And Allah knows best.

May Allah give you a Ramadan filled with ease, mercy, rewards, and opportunities to gain His infinite reward.  May Allah correct your affairs for you, and bring you closer to Him. Ameen

Awrite, mate?

Bismilllahi Ar Rahmani Ar Rahim

Assalamu Alaikum!

I’ve been with my family here in Scotland for almost two weeks now, and so far it has been a beautiful experience, not without the normal twinges of homesickness and worry, of course.

We are approaching Ramadan with breakneck speed, subhanAllah. Just around a week to go, and the fasts here in the UK are very long. Fajr is at 3am and Maghrib isn’t until 10pm, subhanAllah. Many rewards to be received, inshAllah, with a well-mannered and lengthy fast.

In terms of a Muslim community, Scotland hasn’t offered what I’m used to. and I miss it very much. But what it lacks in that regard, it makes up for with convenience. I’ve never seen so many halal restaurants in one area in my life, mashAllah.

The scenery is another bonus. Today I prayed Dhuhr in a beautiful botanical garden, and yesterday, just an hour from my family’s home, we marvelled at beautiful lakes (lochs), mountains, and valleys. SubhanAllah. The dense forests and looming mountains make me feel at peace when the chaos of the city gets too much. I’ve also found out more things about myself. My fear of heights and climbing CAN be conquered, alhamdulillah. I climbed cliffs, and went to the top of Arthur’s Seat without feeling like hugging the ground. That might not seem like a lot but for someone who gets queasy jumping out of the back door of a school bus for a fire drill..it’s saying something.

The accents here range from pleasant to painful. The slang is amusing, and by far my favorite phrase is ‘Ah, mate, that’s mingin’!’

It just means, ‘Aw, dude, that’s disgusting.’

Also, not sure if I like UK television. And the best food I’ve had thus far here has been prepared by my wonderful aunt, mashAllah, who is not only a loving and gracious hostess, but also a fabulous cook, mashAllah.

Alhamdulillah. I just pray that Allah makes the rest of my trip easy, fun, and beneficial, and keep me away from heartaches, and make my worries disappear, Ameen.

This Thursday I’m off to London, inshAllah, and won’t be back in Scotland until the 10th, inshAllah. So, make du’a that everything goes well. 🙂

Assalamu Alaikum!

Watching My Mouth

At times, it’s as if I am

entirely made of words. Words

I do not say, not even whisper,

but which sit against my skin or

cling tightly to my lips.

Pulling, pulling, pulling them open

To try to climb in and take hold of my voice.

I feel them, like a bone-freezing wind,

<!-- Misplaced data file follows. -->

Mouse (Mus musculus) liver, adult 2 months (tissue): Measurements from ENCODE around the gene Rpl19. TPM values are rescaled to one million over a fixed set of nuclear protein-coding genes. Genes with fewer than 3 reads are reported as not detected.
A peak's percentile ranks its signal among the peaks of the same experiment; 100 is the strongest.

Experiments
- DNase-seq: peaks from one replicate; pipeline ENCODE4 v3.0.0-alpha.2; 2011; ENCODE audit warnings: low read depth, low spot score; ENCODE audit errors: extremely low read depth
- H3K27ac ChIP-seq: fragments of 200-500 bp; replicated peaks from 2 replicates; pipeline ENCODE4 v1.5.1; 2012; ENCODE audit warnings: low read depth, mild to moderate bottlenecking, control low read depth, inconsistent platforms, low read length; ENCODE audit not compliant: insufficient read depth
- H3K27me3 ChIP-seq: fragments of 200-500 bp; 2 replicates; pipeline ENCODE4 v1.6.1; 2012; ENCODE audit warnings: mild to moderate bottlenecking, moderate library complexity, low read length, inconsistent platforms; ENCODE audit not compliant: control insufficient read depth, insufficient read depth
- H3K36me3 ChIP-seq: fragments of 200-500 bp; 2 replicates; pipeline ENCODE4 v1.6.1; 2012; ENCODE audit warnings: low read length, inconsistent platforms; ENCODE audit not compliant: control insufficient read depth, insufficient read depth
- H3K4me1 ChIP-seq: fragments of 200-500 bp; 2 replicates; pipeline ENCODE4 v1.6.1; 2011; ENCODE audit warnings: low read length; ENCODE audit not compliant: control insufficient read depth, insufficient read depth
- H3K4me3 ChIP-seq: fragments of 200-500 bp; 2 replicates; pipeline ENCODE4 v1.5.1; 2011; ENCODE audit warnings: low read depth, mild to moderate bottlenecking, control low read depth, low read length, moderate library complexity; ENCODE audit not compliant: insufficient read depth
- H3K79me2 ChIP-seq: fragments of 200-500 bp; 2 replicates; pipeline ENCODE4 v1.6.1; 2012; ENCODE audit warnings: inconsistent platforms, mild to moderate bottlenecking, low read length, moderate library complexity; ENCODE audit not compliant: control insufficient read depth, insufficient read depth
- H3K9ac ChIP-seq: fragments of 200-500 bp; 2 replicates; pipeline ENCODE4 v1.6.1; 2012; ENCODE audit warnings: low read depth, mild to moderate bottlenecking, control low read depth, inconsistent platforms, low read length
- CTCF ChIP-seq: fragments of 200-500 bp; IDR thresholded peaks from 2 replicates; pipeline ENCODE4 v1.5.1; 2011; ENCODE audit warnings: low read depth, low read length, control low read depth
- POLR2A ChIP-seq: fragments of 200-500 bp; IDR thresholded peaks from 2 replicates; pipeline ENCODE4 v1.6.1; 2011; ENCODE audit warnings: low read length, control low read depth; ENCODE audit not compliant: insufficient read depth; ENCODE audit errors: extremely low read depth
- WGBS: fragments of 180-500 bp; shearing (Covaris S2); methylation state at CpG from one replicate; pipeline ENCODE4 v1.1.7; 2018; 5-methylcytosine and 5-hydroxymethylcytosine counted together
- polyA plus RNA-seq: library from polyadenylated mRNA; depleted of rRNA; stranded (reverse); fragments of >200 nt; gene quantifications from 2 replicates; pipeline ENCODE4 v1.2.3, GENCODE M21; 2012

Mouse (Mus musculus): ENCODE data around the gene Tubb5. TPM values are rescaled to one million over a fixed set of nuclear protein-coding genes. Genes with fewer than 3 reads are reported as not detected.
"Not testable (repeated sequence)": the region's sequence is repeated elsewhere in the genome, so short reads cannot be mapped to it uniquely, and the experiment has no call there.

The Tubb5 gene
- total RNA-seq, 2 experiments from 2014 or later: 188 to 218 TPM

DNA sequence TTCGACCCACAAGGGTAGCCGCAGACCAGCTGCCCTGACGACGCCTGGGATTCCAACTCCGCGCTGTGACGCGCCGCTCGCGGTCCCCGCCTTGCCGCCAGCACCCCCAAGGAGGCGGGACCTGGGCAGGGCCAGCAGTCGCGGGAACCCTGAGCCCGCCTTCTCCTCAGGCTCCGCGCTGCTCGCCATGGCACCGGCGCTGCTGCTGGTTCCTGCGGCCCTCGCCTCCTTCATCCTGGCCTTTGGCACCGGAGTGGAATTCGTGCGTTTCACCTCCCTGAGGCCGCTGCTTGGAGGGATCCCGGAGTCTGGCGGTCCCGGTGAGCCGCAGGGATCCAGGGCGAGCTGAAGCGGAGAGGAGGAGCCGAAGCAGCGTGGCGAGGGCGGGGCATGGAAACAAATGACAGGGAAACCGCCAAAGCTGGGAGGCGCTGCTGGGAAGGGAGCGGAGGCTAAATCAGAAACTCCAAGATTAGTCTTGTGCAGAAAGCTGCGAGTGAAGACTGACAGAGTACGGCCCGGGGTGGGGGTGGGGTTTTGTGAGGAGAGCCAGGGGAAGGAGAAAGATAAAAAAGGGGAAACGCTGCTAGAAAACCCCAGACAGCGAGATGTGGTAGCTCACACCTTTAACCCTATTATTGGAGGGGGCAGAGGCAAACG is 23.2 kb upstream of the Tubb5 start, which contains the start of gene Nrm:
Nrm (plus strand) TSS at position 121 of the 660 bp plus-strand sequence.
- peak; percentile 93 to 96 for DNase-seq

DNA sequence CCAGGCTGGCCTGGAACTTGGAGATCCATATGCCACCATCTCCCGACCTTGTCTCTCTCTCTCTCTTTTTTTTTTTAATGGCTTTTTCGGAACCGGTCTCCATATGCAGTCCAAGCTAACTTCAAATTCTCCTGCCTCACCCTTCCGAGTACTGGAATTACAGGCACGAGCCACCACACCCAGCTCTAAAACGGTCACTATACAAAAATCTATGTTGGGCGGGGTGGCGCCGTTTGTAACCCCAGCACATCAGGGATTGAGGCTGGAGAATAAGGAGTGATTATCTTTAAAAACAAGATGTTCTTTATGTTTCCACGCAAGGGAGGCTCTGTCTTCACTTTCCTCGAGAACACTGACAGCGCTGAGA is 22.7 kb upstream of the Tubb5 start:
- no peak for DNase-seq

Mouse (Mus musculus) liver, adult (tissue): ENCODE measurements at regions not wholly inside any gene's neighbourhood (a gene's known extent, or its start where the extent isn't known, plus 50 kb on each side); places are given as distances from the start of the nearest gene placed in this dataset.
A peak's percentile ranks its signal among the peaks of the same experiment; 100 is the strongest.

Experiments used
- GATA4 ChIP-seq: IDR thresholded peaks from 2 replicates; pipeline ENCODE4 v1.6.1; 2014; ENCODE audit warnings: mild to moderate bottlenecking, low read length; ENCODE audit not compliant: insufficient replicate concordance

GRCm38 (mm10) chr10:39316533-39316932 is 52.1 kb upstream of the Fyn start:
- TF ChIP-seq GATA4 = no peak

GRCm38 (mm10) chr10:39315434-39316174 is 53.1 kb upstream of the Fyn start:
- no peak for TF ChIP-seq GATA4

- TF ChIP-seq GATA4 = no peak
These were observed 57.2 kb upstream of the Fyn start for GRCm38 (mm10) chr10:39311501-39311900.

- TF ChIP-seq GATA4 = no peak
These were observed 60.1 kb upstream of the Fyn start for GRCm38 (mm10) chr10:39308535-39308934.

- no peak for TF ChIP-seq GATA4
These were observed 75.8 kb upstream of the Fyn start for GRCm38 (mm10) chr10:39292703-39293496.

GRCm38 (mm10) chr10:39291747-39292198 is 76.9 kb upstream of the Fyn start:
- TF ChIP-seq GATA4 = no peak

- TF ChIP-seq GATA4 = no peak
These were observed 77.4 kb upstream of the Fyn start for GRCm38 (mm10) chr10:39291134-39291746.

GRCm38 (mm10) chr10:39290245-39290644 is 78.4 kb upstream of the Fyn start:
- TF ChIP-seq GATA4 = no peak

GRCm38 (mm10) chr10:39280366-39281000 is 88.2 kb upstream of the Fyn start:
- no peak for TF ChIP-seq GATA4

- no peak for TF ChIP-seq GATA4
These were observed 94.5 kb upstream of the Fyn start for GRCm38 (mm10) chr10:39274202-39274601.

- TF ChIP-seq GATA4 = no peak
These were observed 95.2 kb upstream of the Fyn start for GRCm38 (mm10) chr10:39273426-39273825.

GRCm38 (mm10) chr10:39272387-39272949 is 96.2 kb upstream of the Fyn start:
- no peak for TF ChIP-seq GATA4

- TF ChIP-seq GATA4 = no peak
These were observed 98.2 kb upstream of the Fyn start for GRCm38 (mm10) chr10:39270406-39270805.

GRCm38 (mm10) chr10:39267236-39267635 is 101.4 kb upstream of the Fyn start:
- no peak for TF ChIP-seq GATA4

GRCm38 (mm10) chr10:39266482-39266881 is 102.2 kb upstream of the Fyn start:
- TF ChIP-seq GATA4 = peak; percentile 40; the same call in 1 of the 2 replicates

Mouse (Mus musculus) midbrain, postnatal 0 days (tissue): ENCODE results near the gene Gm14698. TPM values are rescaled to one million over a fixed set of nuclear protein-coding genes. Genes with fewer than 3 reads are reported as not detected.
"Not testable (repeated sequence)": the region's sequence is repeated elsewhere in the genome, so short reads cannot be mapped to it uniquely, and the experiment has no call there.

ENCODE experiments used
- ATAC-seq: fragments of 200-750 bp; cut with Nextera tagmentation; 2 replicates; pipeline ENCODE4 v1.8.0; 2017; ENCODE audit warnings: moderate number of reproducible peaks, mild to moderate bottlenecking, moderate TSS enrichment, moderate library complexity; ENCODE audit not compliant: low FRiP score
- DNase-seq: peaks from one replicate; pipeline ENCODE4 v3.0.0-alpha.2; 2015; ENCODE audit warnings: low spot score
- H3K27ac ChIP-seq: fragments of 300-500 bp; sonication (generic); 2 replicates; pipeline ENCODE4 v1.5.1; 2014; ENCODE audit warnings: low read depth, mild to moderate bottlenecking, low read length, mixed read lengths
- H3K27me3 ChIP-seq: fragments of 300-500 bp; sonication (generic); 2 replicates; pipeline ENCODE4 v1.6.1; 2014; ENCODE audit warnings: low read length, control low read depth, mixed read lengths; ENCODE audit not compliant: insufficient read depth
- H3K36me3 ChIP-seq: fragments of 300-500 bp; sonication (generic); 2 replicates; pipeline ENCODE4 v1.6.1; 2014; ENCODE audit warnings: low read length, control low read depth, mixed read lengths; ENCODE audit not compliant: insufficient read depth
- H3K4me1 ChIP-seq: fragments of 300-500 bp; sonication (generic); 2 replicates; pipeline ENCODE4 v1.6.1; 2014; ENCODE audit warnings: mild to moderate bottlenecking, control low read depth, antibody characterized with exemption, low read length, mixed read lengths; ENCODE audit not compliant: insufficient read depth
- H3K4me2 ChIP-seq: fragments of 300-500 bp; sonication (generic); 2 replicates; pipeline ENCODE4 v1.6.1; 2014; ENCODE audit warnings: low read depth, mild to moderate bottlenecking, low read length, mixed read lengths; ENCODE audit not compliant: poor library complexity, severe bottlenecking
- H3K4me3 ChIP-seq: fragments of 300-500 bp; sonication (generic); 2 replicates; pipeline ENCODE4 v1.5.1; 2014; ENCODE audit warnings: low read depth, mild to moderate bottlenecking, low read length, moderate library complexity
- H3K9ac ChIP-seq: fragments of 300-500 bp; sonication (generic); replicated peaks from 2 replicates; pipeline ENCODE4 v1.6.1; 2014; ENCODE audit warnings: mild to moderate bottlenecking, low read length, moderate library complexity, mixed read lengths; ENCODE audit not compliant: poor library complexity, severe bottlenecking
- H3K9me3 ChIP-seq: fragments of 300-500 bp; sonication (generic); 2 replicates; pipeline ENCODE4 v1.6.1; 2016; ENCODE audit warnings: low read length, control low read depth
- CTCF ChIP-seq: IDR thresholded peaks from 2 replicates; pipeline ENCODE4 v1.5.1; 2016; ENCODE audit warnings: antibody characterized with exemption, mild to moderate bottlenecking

wrapping around my spine;

leaving little bruises,

Leaving me longing to dive

into a cold, black silence.

Where I know not,

and am unknown

to the dangers of my speech.

Nesha Usmani

At 24

Bismilliahi Ar Rahmani Ar Rahim.

Assalamu Alaikum

At 24 years, my heart has beat, according to my last calculation, over 988,303,680 times since my birth. The number is higher than this, since…you know…it’s still beating as I type this, alhamdulillah.

1 billion times.

Allah has brought me to my 24th year, through 1 billion heartbeats. SubhanAllah.

(insert “if I had a dollar for every time my heart beat” joke here)

It’s okay, you can laugh!

So, a billion beats through every moment of sadness, elation, guilt, happiness, terror, depression, hope, fury, dread, awe, humiliation, suspicion, curiosity, worry, frustration, pain, anguish, regret, and love.

Beating through all of my thoughts and dreams. While I slept, ate, worked, cried, prayed, studied, and laughed, my heart has never stopped, alhamdulillah. 

Recently, very recently, in the dark moments when I thought my heart would surely stop, could not take anymore pain or heartache. Could not suffer one more loss…it kept going. Pushing me along in my life with only the will of Allah to guide it.

A billion heartbeats, averaging 78 per minute.

Then which of the blessings will you deny? (Qur’an 55:13)

When my heart stops, my chance for repentance goes with it.

As long as it beats, every second of every minute of every hour of every day of every week of every month of every year…it’s another gift from Allah, another chance, another opportunity to turn to Allah and seek refuge and guidance and repentance in Him.

Don’t despair. If you’re alive, take advantage of it.

Rasulullah (SAW) is reported to have said:

“Take advantage of 5 things before 5 things overcome you:
Take advantage of your youth before your old age.
Take advantage of your health before your sickness.
Take advantage of of your life before your death.
Take advantage of your wealth before your poverty, and
Take advantage of your free time before becoming preoccupied.

[Narrated by al-Haakim on the authority of Ibn Abbaas]

Don’t lose sight of what Allah has given you. Everything within you and around you is there because of Allah’s will; use everything to get close to Allah!

May Allah increase us in Ilm and give us steadfastness and Ihsaan. May Allah correct our affairs for us and forgive our sins, and keep our hearts beating long enough to earn His pleasure and a home near Him in Jannah . Ameen.




“Change is a di…

Change is a direct product of how much faith you have in Allah and how tightly you’ve tied your camel ~ Areej Usmani

My younger sister Areej’s MSA National Blog post on the “Six Steps to Improving Muslim Life on Campus.” Take a look! MashAllah, it’s a great read.


water drips in the quiet of Eden,

held temporarily by the lush green leaves

of trees.

Through the drip-drip-drop,

hushed whispers weave through the branches,

and plumes of steam rise from the ground,

timid heat caressing the forest bed.

Above the canopy,

look closely.

stars twinkle in a sky of sapphire

A competition of beauty,

for the sun blazes gold, throwing

constellations to disarray.

I do not know -nay-

I cannot tell,

Whether this is Heaven,

or a part of Hell,

For I glanced over my bare shoulder,

and saw you looking back at me.

Your eyes, an addiction

I used to feed,

by dreaming of you constantly.

Are you ghost

or are you flesh,

and if flesh you are,

there must be an apple.

Rotting somewhere

behind the trees.


Nesha Usmani